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If your wardrobe is too large, you end up looking worse. - Page 5

post #61 of 491
I wonder if Vox uses this same strategy in real life. "No, you see, look here [points at iPhone screen]. See, I'm right. I. Am. Right."
post #62 of 491
Quote:
Originally Posted by Mr. Moo View Post
You are far too predictable, old man. I knew you would post this. You or trannyboy.

Come talk to me when you figure out how to dress.
post #63 of 491
Quote:
Originally Posted by voxsartoria View Post
There are those who like to sound clever by paraphrasing Fred Astaire's quotation about throwing his A&S suits against the wall before wearing them.

I guarantee you, however, that after Astaire wore these suits, his studio valet or butler would have pressed them. He wasn't the kind of guy who would show up somewhere with droopy knees.

He did mention getting it pressed before being seen in public. The impression I got is it wasn't about looking like you'd slept in it but about not looking like a kid on his first day of school in his new clothes.
post #64 of 491
Quote:
Originally Posted by Mr. Moo View Post
I wonder if Vox uses this same strategy in real life.

"No, you see, look here [points at iPhone screen]. See, I'm right. I. Am. Right."




- B
post #65 of 491
Quote:
Originally Posted by voxsartoria View Post



- B

well played. I also saw something like this coming.
post #66 of 491
The choice between lived-in vs not is far more about personality than it is about the quantity of clothes one owns. One of the in house counsel at my firm is a former Army officer. He must be close to 60, but every day he comes in wearing either a charcoal or navy suit, white shirt and striped tie. All pressed with, dare I say, military precision. His black captoes have a mirror polish, and I don't ever think I've seen him wear brown shoes. He exhibits none of the lived-in sprezz that many here seem to fawn over and would expect given the OPs assumptions about smaller wardrobes. I imagine those with OCD tendencies would share this philopsophy while those with a more laissez-faire attitude would be more comfortable with sprezz.

Personally the idea of appearing in public with an unpressed suit leaves me twitching like a Parkinson's patient.
post #67 of 491
Quote:
Originally Posted by radicaldog View Post
Other things being equal, that is. Discuss.

Too many options can lead to bad combos. I think the key to looking good as often as possible is to acquire things that can be mixed with most of your other things easily.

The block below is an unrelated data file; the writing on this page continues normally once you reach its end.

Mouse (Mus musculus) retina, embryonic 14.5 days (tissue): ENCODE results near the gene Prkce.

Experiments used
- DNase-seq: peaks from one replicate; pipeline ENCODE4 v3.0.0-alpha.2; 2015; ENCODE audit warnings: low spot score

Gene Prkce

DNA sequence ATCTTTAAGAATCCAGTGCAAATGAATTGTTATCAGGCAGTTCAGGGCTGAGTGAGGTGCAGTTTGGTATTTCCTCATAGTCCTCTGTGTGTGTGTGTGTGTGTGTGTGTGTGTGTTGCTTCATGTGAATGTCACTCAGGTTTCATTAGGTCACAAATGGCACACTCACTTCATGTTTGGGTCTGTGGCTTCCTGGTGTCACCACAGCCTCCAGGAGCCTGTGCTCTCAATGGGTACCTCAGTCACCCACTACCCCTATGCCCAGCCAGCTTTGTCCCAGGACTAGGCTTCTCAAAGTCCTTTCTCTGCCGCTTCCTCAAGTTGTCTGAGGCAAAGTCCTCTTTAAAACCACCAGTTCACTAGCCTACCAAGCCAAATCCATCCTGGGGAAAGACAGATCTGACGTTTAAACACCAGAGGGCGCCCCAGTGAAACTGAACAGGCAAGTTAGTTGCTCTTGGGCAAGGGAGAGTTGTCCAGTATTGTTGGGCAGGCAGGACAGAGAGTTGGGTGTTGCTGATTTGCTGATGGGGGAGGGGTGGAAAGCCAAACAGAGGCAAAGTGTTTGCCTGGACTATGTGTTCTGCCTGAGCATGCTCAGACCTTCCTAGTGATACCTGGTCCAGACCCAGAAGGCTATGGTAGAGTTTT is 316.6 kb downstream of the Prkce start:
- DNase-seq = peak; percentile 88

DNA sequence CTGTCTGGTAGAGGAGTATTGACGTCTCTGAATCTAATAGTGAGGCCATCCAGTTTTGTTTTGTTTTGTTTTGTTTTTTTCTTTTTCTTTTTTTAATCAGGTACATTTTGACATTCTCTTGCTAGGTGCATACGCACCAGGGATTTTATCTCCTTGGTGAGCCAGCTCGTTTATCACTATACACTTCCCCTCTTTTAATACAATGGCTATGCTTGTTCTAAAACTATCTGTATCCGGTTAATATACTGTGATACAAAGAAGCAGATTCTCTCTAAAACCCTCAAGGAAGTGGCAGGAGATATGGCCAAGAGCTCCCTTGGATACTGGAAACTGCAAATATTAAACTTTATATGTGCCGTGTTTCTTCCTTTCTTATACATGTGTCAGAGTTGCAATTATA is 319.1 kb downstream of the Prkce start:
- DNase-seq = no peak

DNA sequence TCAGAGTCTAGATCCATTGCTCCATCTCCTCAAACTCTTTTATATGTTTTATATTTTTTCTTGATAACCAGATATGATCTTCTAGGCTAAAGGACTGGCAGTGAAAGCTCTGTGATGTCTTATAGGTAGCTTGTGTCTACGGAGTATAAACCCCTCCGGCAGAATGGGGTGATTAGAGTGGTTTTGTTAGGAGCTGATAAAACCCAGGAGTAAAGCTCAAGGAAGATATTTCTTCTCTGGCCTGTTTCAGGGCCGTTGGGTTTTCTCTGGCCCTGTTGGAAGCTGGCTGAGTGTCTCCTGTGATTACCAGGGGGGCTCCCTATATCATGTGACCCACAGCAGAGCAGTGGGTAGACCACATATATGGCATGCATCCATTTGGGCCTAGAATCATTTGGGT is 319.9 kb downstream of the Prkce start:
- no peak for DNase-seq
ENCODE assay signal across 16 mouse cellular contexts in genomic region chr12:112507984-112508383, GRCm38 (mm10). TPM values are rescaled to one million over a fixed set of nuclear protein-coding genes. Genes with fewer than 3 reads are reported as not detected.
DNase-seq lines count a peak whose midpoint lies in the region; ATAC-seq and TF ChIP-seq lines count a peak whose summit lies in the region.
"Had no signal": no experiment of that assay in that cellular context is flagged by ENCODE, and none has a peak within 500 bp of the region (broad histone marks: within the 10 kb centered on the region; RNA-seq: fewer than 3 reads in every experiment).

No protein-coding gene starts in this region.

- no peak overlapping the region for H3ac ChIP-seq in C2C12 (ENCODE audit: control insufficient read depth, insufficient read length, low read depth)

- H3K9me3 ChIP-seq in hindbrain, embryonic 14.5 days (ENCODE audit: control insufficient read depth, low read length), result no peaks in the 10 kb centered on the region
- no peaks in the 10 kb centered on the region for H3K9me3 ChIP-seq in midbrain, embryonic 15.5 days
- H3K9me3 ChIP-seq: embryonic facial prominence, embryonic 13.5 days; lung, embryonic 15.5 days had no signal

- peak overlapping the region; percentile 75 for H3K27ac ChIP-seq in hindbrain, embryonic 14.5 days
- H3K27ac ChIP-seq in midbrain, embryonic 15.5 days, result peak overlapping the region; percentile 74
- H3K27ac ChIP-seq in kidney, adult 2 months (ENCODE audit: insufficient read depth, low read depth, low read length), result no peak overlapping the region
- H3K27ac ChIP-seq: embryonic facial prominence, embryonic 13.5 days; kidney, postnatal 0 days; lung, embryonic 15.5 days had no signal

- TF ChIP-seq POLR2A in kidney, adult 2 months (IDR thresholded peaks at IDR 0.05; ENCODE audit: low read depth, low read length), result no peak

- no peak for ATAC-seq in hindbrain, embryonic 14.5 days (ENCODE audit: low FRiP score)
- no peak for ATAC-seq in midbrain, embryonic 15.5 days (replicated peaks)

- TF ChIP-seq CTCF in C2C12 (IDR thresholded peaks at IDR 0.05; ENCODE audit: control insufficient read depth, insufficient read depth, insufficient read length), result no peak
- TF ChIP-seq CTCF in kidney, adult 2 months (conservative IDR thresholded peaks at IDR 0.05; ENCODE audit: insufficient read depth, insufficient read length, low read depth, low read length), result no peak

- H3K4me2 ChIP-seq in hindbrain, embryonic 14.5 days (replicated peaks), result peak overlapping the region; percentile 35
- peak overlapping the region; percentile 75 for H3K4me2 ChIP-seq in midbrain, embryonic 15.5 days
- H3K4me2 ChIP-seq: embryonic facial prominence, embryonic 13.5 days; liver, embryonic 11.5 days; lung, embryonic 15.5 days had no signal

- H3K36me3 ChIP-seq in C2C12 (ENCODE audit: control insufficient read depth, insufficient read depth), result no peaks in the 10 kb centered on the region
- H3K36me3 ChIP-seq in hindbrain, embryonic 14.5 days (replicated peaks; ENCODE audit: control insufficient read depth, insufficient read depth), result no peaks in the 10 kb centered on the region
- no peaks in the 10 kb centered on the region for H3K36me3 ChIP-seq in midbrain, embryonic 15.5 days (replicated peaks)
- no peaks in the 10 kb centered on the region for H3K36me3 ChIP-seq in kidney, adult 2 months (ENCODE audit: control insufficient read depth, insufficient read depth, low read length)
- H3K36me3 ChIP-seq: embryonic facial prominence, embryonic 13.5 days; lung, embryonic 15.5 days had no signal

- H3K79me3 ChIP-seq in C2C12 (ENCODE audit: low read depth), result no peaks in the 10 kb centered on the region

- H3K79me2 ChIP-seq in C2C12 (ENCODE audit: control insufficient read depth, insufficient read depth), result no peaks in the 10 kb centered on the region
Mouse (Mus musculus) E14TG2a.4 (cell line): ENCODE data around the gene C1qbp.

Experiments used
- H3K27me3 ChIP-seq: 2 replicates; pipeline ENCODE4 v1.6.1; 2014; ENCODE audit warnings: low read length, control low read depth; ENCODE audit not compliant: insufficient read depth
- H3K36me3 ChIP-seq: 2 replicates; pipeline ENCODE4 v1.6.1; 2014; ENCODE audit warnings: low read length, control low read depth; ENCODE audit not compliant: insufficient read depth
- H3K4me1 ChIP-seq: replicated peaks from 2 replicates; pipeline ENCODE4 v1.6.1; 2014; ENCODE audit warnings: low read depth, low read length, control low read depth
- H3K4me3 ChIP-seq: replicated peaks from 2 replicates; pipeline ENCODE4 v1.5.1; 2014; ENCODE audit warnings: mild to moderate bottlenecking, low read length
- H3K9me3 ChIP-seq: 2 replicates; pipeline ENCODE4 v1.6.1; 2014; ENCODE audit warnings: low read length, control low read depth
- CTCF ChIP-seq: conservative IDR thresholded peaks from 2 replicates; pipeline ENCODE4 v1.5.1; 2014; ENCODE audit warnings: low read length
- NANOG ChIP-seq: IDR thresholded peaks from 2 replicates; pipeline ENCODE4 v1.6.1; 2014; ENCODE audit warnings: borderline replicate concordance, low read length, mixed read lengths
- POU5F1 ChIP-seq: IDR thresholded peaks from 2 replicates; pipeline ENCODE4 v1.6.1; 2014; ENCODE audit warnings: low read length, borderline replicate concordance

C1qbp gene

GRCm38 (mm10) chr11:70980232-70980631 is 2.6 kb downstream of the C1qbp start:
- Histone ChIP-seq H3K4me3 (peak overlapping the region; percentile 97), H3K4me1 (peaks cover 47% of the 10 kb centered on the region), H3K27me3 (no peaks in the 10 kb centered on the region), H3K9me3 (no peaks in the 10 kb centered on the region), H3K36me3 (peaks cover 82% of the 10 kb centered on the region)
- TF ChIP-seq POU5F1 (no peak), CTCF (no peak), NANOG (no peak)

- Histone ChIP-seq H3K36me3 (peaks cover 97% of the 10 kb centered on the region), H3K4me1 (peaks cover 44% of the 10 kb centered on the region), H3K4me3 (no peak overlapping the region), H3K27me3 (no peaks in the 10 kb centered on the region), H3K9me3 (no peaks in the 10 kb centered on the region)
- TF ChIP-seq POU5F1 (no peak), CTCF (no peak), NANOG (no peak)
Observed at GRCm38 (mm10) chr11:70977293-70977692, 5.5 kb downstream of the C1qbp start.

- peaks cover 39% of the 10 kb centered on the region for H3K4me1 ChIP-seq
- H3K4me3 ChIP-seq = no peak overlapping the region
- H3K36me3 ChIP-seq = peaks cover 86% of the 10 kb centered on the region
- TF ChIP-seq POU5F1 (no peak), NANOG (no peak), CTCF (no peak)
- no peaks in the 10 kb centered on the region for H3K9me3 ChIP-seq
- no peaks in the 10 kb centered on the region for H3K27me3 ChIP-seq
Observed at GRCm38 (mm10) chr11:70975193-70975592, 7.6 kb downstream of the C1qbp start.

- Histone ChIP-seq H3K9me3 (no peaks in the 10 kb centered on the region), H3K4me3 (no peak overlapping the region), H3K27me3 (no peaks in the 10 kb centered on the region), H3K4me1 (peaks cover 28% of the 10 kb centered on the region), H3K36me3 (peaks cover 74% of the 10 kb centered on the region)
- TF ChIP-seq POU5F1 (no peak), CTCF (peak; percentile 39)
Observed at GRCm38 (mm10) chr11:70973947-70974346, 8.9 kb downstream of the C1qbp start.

I guess one could do this with a large wardrobe, but it would probably work better (or just as well) with a smaller one. This restrained approach narrows one's style identity, so probably won't work for those who are more experimental or like to express different identities.
post #68 of 491
I like a tightly edited wardrobe but in the end, since mine has a couple of dimensions, it ends up being relatively large.
post #69 of 491
The lived-in vs. not lived-in debate mainly concerns the study of clothes through pictures. I think it's nonsense, to be honest. There's at least two ways to be well dressed. First, the "style without effort" way. You study clothes and lurk on internet fora but this is a big secret that you keep from your friends and co-workers. If this is the case, when you enlarge your clothing rotation beyond the usual (for your friends and co-workers), that betrays your effort. People eventually note that you have all these different shoes and jackets and start to wonder why that's the case. You don't own the hobby and yet you have so many looks. Here I think too many clothes begins to make a person look like (a) he does not know who he is, and (b) he maybe cannot control his impulse to shop and spend. Neither thing is good. So yeah, if you are going for stealth style, keep the quantity small. If your goal is "Look at me, I know how to enjoy life a great deal," then having great clothes is just another way you show this. You are a dandy. You can have all the clothing you want and that's not going to undermine your being well-dressed in any way. If your wardrobe is very large because you have a lot of crappy clothing, your problem is not that your wardrobe is too large. Your problem is that you have a lot of crappy clothing. Why are you keeping crappy clothing? Some things are not worth the rent you pay for an inch of closet rail.
post #70 of 491